Guanajuato City, Mexico

The view of Guanajuato from high on the hill. I really enjoyed this town and if I come back to Mexico to teach again, I would strongly consider this city.

Easter weekend, we visited the city of Guanajuato, the capital of the state of Guanajuato. It’s beautiful and there is lots to do there. If I come back to Mexico, this is a city I will strongly consider.

Dinner outside with the family in one of the town squares. Left to right: Hugo, Ivan Jr., Meliza’s father, Meliza and Ivan Sr. The weather was perfect, though there was a brief shower.

Guanajuato was the site of the first battle of the Mexican War of Independence between insurgent and royalist troops at the Alhóndiga de Granaditas, which you’ll see below. The city was named a World Heritage Site in 1988.

There’s lots of history here. According to Wikipedia” “The Alhóndiga de Granaditas (Regional Museum of Guanajuato) (public granary) is an old grain storage building in Guanajuato City, Mexico. This historic building was created to replace an old granary near the city’s river. The name translates roughly from both Arabic and Spanish as grain market or warehouse. Its construction lasted from 1798 to 1809, by orders of Juan Antonio de Riaño y Bárcena, a Spaniard who was the quartermaster of the city during the Viceroyalty of New Spain. The building received World Heritage listing as part of the Historic Town of Guanajuato in 1988.”

The family from the base of the statue, El Pípila. This is a great hero of Mexican independence.

According to Wikipedia: “El Pípila is the nickname of a local hero of the city of Guanajuato in Mexico. His real name was Juan José de los Reyes Martínez Amaro (1782–1863), son of Pedro Martínez and María Rufina Amaro. Word for a hen turkey, it is said his nickname stands for his freckled face (similar to that of a turkey egg) or his laughter resembling the bird’s peculiar gargle.”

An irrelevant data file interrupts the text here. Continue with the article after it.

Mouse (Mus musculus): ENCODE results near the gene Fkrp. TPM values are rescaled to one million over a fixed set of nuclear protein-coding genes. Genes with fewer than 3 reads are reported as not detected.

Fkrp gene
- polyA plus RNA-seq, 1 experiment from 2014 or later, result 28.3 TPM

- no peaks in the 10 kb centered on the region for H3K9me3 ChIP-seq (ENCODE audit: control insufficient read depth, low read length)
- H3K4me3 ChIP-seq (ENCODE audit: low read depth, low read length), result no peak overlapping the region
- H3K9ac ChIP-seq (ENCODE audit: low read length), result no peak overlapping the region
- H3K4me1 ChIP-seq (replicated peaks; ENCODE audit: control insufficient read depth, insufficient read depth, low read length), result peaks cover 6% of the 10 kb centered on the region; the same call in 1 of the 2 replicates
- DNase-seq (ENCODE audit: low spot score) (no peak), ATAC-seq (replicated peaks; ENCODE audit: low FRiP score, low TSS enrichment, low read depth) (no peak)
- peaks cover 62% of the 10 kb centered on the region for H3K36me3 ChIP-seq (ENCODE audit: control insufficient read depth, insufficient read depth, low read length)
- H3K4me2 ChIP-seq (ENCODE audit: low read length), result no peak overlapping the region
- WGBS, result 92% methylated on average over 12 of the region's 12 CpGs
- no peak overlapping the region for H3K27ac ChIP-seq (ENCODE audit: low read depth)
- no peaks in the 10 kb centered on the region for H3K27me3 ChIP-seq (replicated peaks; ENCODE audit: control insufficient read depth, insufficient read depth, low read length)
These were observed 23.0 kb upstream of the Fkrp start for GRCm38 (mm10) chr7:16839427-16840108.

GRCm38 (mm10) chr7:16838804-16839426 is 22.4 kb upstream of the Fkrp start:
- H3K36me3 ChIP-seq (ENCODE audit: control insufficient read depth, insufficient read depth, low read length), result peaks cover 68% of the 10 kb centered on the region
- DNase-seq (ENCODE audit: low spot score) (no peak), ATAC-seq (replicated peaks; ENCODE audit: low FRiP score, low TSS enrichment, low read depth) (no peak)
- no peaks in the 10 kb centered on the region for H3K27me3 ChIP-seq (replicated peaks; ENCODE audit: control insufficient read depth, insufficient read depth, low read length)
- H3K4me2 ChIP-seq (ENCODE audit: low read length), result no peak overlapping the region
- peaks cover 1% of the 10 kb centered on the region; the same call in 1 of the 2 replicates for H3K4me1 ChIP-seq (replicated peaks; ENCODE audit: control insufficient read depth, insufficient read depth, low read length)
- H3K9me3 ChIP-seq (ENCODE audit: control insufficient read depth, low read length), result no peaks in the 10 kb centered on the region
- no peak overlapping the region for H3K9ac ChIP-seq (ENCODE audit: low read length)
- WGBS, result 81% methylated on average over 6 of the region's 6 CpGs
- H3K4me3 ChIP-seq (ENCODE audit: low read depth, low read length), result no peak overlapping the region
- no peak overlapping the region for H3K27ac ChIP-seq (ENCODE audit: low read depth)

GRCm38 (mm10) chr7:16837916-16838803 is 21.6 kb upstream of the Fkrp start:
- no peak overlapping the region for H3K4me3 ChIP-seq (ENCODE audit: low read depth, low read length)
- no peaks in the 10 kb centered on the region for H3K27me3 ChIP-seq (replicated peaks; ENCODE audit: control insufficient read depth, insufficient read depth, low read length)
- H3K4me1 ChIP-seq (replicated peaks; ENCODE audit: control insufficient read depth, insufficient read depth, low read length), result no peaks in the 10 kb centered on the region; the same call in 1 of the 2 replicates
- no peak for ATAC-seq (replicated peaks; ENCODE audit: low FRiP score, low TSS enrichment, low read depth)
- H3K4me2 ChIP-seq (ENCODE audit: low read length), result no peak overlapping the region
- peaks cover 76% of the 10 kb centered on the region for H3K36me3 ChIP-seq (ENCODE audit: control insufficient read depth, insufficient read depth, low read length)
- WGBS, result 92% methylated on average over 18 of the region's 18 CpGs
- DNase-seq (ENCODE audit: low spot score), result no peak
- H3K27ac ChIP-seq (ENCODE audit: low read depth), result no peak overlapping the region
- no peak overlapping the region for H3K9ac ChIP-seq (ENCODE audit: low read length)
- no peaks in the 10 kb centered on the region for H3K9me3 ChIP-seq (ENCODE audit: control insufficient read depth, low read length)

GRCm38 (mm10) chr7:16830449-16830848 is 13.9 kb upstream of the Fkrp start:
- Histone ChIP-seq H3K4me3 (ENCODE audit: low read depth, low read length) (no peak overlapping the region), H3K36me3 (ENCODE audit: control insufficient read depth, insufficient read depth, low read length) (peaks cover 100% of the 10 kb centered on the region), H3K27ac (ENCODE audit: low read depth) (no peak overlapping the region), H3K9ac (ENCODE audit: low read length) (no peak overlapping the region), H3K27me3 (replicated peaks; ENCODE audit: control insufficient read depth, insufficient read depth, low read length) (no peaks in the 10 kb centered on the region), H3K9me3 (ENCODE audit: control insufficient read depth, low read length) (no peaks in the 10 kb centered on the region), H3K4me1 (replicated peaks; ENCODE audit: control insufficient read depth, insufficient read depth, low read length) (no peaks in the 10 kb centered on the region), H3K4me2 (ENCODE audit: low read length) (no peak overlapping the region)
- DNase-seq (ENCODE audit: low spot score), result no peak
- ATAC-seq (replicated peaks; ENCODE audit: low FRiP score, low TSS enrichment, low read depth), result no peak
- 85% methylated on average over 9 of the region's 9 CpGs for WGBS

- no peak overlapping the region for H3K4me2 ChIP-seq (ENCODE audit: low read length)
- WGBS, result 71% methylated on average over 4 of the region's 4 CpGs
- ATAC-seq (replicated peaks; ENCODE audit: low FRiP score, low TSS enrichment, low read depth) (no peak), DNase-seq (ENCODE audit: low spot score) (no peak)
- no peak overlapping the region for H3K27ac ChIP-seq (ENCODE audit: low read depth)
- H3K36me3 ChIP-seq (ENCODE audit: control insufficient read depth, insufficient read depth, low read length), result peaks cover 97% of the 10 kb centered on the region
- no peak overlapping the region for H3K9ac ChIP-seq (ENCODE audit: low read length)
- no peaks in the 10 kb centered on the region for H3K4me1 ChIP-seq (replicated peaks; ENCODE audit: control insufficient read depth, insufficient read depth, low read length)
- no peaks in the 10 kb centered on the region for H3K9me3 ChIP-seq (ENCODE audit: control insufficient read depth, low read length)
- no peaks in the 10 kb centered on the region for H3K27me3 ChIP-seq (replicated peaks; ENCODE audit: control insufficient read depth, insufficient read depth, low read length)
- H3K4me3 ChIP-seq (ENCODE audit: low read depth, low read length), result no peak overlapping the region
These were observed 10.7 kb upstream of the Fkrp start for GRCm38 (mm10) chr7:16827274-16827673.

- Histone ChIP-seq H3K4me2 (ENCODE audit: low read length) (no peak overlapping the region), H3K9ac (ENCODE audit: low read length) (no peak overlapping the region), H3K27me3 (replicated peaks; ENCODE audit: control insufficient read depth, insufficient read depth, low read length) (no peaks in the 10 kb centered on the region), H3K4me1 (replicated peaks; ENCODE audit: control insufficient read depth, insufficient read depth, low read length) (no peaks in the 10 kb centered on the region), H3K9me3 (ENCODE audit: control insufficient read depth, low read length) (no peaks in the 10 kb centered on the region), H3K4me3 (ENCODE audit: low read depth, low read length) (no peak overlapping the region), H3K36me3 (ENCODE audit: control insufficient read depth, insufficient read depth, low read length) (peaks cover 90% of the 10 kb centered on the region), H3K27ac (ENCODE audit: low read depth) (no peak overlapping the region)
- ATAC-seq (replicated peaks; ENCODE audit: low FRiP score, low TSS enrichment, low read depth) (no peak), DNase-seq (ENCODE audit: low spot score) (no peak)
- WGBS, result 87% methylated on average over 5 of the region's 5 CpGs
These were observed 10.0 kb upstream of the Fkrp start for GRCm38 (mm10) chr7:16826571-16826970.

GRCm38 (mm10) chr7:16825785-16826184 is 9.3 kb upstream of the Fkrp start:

“Pípila, became famous for an act of heroism near the very beginning of the Mexican War of Independence, on 28 September 1810. The insurrection had begun in the nearby town of Dolores, led by Miguel Hidalgo, a criollo priest born in Pénjamo. He soon moved to the city of Guanajuato, Guanajuato, where the Spanish barricaded themselves–along with plenty of silver and other riches–in a grain warehouse known as the Alhóndiga de Granaditas. The granary was a stone fortress with high stone walls, but its wooden door proved to be a shortcoming.
With a long, flat stone tied to his back to protect him from the muskets of the Spanish troops, Pípila carried tar and a torch to the door of the Alhóndiga and set it on fire. The insurgents–who far outnumbered the Spanish in the warehouse–stormed inside and killed all the soldiers and the civil Spanish refugees. Some accounts say that Pípila was not alone but went accompanied by other indigenous miners ready to fight for their freedom from the Spanish, but as the story is told today in Guanajuato, Pípila stood alone to break through the door.”

The view from El Pipila.
From Wikipedia: “The stone monument of a muscular man, holding aloft a flaming torch, towers on a hill at the edge of the city. Visitors can ride on a funicular to and from the monument, or they can walk up one of several steep stairways to the top. At the base of the monument, a series of broad stone plazas provides plenty of space for the numerous camera-carrying tourists and young lovers. From the foot of the monument, they have a fantastic view of the whole city of Guanajuato.”